January 29, 2014 by Colin Moore
The typical tournament angler is somebody who relishes bass fishing and competition. Beyond that, there's not much to stereotype. He or she might be rich or middle-class, a bricklayer or a doctor, an intellectual or somebody who relies on "walking-around sense" as a guide through life. Scan a long weigh-in line and you'll see fishermen of varied backgrounds, whose feet have trod different paths to get there.
Which brings us to Jake Gipson. When we last saw him, he was hoisting the FLW National College Fishing Championship Trophy above his head. That's not quite accurate; since 2010, when the former University of Florida angler and his co-angler teammate Matt Wercinski won the team title for the second consecutive year, Gipson has fished a couple of Walmart FLW Tour events as a co-angler and a Rayovac tournament as pro. He's also won a few bucks along the way.
What we most remember about him, however, is what he did as a collegian. Memory fuses both championships - one coming at Ft. Loudoun Lake in 2009 and the other at Kentucky Lake in 2010 - into a single snapshot of triumph that likely will be forever unique. A college team that wins a championship is very good; a team that does it twice in a row sets itself apart as something special.
Gipson and Wercinski reached the 2009 National Championship by first winning the Southeast Regional Championship over runners-up Dennis Parker and Shaye Baker of Auburn, and third-place finishers Richard Peek and Caleb Rogers, another of the storied Auburn teams. The following year, the Gators overcame Thomas Frink and Jake Akin of Kennesaw State, and Baker and Jordan Lee of Auburn, to win their second regional. Then they captured their second national championship, and in the process established themselves as nose-to-the-grindstone kinds of guys who could always be counted on to apply their best effort when it counted the most.
"Going to school, fishing competitively and taking part in the national championship process those years involved a lot of pressure, but in the long run it really helped Matt and me in the next stages of our lives," notes Gipson. "The competition was really good and we had stay on our game. Once we won that first championship and qualified to fish the next one, we had a big bull's-eye on our backs. A lot of people expected us to do well, including us. We couldn't let the pressure get to us. We had to compartmentalize the different things in our lives and not let things overlap to the point where we couldn't reach the different goals we had set for ourselves."
These days, the 26-year-old Gipson is still setting goals. He's also still going to school, though now at the University of Alabama, where he is in his last semester of studies. After graduating summa cum laude from Florida with a degree in industrial and systems engineering, the Niceville, Fla., native made the most of a full scholarship to the University of Alabama Law School. He'll graduate this spring with honors, including membership in the Order of the Coif, a national law school scholastic society reserved for the best and the brightest. Then it's off to Birmingham and a year clerking for a federal judge. After that, Gipson will join a law firm where he hopes to specialize in intellectual property litigation - patents, trademarks, copyrights and that sort of thing.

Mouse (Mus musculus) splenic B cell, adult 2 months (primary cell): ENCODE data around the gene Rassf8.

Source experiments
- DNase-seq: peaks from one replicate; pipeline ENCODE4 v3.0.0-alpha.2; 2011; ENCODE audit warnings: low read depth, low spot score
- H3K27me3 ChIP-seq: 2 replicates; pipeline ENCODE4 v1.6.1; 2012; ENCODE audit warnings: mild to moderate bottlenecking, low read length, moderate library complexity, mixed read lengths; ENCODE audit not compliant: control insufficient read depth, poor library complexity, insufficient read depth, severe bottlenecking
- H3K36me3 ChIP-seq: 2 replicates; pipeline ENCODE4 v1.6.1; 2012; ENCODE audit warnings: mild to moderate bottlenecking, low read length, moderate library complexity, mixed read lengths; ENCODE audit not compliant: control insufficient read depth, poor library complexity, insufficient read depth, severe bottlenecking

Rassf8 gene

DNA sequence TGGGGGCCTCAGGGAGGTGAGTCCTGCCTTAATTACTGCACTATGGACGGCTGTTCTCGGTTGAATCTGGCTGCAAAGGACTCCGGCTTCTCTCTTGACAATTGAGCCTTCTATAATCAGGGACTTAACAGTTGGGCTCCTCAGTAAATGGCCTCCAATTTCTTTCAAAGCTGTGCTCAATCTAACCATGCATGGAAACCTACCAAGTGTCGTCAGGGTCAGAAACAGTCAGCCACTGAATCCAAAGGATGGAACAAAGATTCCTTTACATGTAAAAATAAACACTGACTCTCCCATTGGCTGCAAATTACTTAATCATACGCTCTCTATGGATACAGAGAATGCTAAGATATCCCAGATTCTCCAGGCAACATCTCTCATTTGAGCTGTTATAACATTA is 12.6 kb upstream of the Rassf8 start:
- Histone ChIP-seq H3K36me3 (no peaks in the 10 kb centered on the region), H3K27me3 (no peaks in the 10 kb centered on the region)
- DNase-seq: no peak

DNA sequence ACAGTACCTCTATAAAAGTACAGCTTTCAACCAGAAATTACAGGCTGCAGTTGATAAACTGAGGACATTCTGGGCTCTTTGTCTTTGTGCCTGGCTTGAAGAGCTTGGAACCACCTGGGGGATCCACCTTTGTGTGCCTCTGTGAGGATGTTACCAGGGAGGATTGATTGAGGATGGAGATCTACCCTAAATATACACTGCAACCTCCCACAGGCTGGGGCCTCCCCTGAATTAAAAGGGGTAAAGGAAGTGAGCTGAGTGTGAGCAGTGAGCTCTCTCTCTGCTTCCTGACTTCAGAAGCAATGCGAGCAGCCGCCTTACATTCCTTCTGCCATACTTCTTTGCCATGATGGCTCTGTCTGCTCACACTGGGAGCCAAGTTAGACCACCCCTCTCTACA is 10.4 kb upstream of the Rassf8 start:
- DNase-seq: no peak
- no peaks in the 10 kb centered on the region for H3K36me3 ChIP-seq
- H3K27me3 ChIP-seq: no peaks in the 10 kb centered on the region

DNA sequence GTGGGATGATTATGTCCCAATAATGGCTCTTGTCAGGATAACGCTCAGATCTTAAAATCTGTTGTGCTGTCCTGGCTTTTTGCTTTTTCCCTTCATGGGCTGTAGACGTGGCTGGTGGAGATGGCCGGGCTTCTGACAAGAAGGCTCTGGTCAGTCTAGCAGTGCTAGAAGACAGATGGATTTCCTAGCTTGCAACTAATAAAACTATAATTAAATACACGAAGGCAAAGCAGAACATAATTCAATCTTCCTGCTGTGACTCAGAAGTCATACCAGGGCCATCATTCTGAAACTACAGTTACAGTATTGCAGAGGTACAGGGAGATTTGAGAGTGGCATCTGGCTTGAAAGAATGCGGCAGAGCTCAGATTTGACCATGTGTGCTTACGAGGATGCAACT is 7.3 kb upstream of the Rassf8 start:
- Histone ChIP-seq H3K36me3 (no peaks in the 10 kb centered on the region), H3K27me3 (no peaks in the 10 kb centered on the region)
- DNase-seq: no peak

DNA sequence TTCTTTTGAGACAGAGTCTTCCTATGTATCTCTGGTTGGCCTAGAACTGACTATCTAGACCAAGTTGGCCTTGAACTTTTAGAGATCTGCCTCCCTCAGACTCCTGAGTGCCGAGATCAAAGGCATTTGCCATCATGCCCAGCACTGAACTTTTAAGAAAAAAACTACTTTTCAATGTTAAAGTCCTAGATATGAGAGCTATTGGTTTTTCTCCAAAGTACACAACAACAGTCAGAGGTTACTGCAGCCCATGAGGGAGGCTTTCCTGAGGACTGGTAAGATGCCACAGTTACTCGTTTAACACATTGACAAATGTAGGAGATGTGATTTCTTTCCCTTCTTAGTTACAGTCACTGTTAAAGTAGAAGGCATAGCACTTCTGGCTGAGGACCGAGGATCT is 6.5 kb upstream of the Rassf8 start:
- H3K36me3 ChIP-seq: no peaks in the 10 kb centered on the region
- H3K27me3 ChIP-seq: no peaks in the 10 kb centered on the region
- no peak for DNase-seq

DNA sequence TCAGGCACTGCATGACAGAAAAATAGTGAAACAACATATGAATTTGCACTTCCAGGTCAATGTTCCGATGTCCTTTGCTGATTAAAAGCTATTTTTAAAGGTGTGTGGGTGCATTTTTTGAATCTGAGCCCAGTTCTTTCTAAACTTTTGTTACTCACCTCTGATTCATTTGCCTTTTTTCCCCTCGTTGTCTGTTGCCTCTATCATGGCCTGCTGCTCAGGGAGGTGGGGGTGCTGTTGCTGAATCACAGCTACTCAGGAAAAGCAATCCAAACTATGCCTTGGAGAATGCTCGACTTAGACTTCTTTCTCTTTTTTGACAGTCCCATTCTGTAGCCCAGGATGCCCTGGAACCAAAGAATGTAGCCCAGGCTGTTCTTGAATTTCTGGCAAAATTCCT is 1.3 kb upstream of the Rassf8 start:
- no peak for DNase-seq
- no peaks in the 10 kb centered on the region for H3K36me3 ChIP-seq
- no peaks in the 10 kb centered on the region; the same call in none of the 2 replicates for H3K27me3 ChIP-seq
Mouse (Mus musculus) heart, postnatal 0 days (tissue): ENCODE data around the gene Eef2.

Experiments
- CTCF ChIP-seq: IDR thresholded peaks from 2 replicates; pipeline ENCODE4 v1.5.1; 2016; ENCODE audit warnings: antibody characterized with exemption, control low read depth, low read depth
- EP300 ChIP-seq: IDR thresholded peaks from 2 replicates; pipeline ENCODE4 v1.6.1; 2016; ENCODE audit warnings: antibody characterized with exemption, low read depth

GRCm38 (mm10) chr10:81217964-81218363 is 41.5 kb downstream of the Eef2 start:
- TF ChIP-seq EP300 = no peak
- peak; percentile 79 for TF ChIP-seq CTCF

He's got the world by the tail on a downhill drag ... and yet ... those old longings for tournament fishing keep stirring, the what-ifs, the struggle to balance what a man loves with what he needs, and to decide whether they're even compatible. Gipson faced the same sort of conundrum after he graduated from the University of Florida. Having won $357,500 for the university's bass club in two years of fishing with Wercinski, Gipson was tempted mightily to leapfrog from the college ranks into the major leagues, as some of his former competitors did. He was able to defer the law school scholarship, and fished the Rayovac FLW Series instead. Ultimately, family members and friends convinced him to take advantage of his educational opportunities first.
Gipson is still unsettled, though. Tournament fishing still tugs at him. He's signed to fish the six Walmart FLW Tour events this year as a co-angler, beginning with Lake Okeechobee. And one of his professional ambitions is to practice law in Huntsville, which is at the hub of some of the most important tournament waters in the country.
"The way things are for me now, fishing as a pro is something that's going to have to wait," says Gipson. "It's a huge commitment of time and money, and - just coming out of law school - I won't be able to. Down the road, maybe, if I'm more the master of my schedule and perhaps have my own practice. I might have more time to fish then. At least I would like to give it a crack."
That's all left for the future to sort out, or perhaps not. All we know with any degree of certainty is that on whatever path Jake Gipson sets foot, he'll wind up at the top of the class.